The shift in emphasis from subjective religious experience to objective religious practice is reflected in the book on prayer that I coauthored with my husband. We wanted to call the book The Language of Paradise, but the publisher opted for Prayer: A History. It is not, in fact, a history but an extended essay on prayer in its varied forms: petition, intercession, contemplation, liturgical prayer, penitential prayer, ecstatic prayer, literary prayer and so on. We took issue with Friedrich Heiler’s classic book on the subject, Prayer: A Study in the History and Psychology of Religion (1932), in which he says that prayer is “a spontaneous emotional discharge, a free outpouring of the heart” which by a “process of petrification and mechanization,” eventually hardens into rites and formulas. On the contrary, we argued, prayer is a gift, but the life of prayer is the cultivation of that gift, not simply its spontaneous discharge; and the life of prayer in turn generates culture.

One still hears complaints about the “institutional church” —the very expression betrays a parti pris. But how would we know Christ without the institutional church? Who else would preserve the great secret of the gospel for us through the centuries, keeping it safe in the wilderness of opinions? We live in a world of institutions or in no world at all, and the institutional church is surely the greatest institution the world has ever known. It is the mediating institution between the family we are thrust into and the government that is either forced upon us or chosen by us from a distance. It equips us with every grace, every insight, every support for a decent life and then, like so many parents, is disappointed but not surprised when we turn around and say—we don’t need you, we can do this on our own, you are a fossil, an impediment.

Do we have more reason to trust experimental, free-floating forms of religious life? Give me an institution any day, a big sprawling, international one, where authority resides in structures and traditions and is not invested in particular personalities; where my own personality is of little account, and yet I get to keep it. The ship of faith has its anchorage in the world, and I thank Constantine for it.

I believe that God’s loving will guides the path of galaxies, subatomic particles and human events. I believe in design, as Newman does, “because I believe in God; not in a God because I see design.” And I believe that the design is marred by a Satanic power that works continuously to pervert it. But I am slow to read history suprarationally in light of this belief. Perhaps this is a vestige of the Tychism I took from William James, but I believe there is room for chance in God’s design for nature and history.

The well-established findings of Darwinian science do not perturb me, especially when I reflect that ours is a fallen world in which God’s plan for creation is obliged to unfold by means of death (“nature, red in tooth and claw”). How it might have been otherwise in an unfallen world, we cannot know.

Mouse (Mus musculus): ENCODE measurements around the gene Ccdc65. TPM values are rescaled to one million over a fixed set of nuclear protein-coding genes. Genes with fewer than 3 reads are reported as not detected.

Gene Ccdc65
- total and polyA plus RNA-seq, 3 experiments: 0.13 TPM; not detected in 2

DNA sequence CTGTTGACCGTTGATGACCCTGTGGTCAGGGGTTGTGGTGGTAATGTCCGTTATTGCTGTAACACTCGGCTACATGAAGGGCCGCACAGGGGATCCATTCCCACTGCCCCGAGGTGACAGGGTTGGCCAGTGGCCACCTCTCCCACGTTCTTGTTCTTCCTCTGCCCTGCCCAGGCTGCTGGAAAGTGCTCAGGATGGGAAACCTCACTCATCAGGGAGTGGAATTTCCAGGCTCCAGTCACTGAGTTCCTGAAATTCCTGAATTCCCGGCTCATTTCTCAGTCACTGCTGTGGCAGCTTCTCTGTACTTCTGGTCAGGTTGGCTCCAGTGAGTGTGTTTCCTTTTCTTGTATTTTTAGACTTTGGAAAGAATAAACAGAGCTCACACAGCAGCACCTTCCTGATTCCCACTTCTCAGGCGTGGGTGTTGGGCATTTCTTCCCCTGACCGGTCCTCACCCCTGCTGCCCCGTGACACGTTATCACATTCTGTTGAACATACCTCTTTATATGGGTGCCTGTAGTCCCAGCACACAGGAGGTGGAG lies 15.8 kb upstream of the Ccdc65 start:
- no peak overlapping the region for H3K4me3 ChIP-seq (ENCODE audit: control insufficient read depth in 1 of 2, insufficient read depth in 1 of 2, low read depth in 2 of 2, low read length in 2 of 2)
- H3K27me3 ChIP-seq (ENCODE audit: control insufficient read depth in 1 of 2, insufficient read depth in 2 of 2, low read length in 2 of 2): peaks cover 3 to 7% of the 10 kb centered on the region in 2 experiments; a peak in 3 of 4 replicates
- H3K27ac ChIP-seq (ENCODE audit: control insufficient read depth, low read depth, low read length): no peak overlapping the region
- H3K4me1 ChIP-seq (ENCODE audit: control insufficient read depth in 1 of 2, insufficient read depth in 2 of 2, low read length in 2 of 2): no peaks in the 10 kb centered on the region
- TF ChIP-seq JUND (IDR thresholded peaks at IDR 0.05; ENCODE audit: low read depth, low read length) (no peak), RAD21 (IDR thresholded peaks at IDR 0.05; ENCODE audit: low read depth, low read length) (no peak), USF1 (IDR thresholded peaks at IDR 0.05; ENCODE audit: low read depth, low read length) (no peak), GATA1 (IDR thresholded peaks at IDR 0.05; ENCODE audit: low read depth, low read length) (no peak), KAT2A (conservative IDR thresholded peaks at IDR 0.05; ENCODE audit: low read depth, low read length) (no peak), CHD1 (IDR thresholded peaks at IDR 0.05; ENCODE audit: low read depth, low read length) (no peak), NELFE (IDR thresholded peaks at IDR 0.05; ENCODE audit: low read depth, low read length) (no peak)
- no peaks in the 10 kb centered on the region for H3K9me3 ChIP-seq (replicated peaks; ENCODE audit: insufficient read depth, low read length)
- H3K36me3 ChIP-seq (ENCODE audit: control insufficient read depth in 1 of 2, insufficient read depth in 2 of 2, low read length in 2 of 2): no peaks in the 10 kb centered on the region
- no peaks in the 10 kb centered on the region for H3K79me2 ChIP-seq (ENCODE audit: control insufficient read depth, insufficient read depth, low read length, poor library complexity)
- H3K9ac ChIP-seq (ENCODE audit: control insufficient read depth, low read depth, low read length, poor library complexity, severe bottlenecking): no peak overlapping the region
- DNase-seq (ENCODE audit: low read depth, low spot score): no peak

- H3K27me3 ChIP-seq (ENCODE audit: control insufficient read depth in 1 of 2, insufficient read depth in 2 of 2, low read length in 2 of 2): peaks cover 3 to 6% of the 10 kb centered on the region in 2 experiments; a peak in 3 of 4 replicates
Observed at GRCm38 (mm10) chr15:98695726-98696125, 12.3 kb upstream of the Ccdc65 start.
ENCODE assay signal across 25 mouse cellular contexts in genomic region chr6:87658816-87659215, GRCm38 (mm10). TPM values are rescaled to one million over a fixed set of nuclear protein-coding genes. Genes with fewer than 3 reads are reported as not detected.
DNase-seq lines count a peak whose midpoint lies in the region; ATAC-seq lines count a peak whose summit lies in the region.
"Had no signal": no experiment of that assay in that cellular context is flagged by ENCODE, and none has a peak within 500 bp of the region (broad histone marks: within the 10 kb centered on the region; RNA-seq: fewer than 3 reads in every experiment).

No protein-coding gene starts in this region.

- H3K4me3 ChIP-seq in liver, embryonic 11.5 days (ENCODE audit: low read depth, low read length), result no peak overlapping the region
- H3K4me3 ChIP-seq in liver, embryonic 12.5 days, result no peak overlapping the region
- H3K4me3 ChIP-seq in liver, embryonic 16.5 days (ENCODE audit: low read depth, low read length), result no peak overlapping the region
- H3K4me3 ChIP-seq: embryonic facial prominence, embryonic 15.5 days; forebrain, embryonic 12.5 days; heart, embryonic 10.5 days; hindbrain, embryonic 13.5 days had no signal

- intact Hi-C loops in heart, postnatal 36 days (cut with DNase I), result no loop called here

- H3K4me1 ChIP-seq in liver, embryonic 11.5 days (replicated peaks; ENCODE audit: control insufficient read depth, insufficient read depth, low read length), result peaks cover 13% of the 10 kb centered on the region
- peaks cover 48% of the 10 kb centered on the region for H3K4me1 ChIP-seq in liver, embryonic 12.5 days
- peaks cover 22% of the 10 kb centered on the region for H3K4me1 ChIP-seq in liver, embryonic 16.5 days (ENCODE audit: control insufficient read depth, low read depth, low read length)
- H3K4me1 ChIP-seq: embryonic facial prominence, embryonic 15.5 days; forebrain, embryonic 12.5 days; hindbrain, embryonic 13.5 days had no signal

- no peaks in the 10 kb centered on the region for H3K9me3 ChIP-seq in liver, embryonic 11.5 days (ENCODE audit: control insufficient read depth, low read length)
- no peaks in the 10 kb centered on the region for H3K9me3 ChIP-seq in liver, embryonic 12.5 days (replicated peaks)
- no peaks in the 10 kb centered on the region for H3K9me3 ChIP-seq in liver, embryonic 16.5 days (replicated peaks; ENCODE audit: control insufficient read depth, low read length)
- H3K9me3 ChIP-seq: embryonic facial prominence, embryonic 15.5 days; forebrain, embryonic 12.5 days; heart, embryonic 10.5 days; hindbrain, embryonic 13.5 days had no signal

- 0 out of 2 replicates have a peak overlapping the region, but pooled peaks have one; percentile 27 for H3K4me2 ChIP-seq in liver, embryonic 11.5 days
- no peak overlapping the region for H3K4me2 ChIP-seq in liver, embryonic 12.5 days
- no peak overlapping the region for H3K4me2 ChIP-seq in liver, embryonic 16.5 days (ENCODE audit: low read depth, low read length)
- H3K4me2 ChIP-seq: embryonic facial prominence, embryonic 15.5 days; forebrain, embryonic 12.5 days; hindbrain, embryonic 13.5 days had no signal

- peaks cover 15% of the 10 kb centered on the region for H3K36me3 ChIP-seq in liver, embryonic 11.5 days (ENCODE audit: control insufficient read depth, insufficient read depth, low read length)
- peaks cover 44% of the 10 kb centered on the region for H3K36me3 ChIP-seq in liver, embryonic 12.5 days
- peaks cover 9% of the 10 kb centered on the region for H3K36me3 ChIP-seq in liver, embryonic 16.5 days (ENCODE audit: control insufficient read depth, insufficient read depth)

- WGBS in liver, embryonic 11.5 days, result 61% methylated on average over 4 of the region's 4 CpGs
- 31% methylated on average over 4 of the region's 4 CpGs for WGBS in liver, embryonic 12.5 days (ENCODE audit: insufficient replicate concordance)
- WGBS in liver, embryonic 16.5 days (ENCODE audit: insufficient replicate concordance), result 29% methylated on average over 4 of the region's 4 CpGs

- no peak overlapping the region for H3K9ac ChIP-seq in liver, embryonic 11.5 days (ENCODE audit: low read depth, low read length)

I believe in the soul and continue to defend old-fashioned soul-language against the dehellenization program that was fashionable in the 20th century. I admit all that cognitive and neurological science can teach us about the physiological basis for consciousness and personal identity, but find that with every advance in this field, the mystery of self-awareness (the so-called “hard problem” of consciousness studies) only grows deeper.

I find much to admire in recent theological writing, especially when its expression is graceful, humble, free of academic jargon, historically sensitive and not agenda-driven. I’m drawn to contemporary thinkers who highlight self-surrender as the essential Christian disposition, but I don’t think that this spiritual insight must entail the rejection of Cartesian, Aristotelian or Platonic ontology. I’m glad to see that, after assimilating Karl Barth’s purifying critique, many Christian thinkers are rediscovering the classic arguments for the existence of God and the permanent viability of natural theology. As ever, the mysteries of the triune God and of God’s image in man are an inexhaustible subject for creative theological reflection. Nonetheless, I find some recent investigations of the inner, even erotic, life of the Trinity embarrassingly over the top. The best theological writing is slow to advance bold new themes. Always seeking to be true to the mind of the church, it arises out of and returns to prayer.

It’s often said that we no longer live in an age of theological giants. Nonetheless, until the next age of giants comes around, theology still has its tasks to perform. There may even be some spiritual benefit from the loss of prestige. I like to imagine how theology would look if its production were, for the next decade or so, an anonymous affair. Then we would have no one to lionize as the successor to Athanasius, the courageous dissenter, or the discerner of new meaning-horizons for our time. Then theology could continue on its patient, plodding, pilgrim path, seeking God’s face, alive to historical development, celebrating the rational beauty of the cosmos, reading the Bible in the light of the cumulative experience of the church, sensitive to social needs and crises but unfazed by passing cultural fashions.

As Augustine says, “I have been dispersed into times whose order I cannot fathom.” Memory is unreliable. Yet if the two tracks I’ve been running on seem closer together now, and if (as I hope) there is more evangelical simplicity in my recent writings, I owe it mainly to the personal influence of my family, my godparents, our Benedictine monastic friends and a few others. God only knows how far my mind has wandered off into the shadowy “region of unlikeness” or how far it has stayed the course, forgetting what lies behind and straining forward to what lies ahead.


Other installments in this "How my mind has changed" series:

Turning points, by Paul J. Griffiths
The way to justice, by Nicholas Wolterstorff
Christian claims, by Kathryn Tanner
Lives together, by Scott Cairns
Reversals, by Robert W. Jenson
Deep and wide, by Mark Noll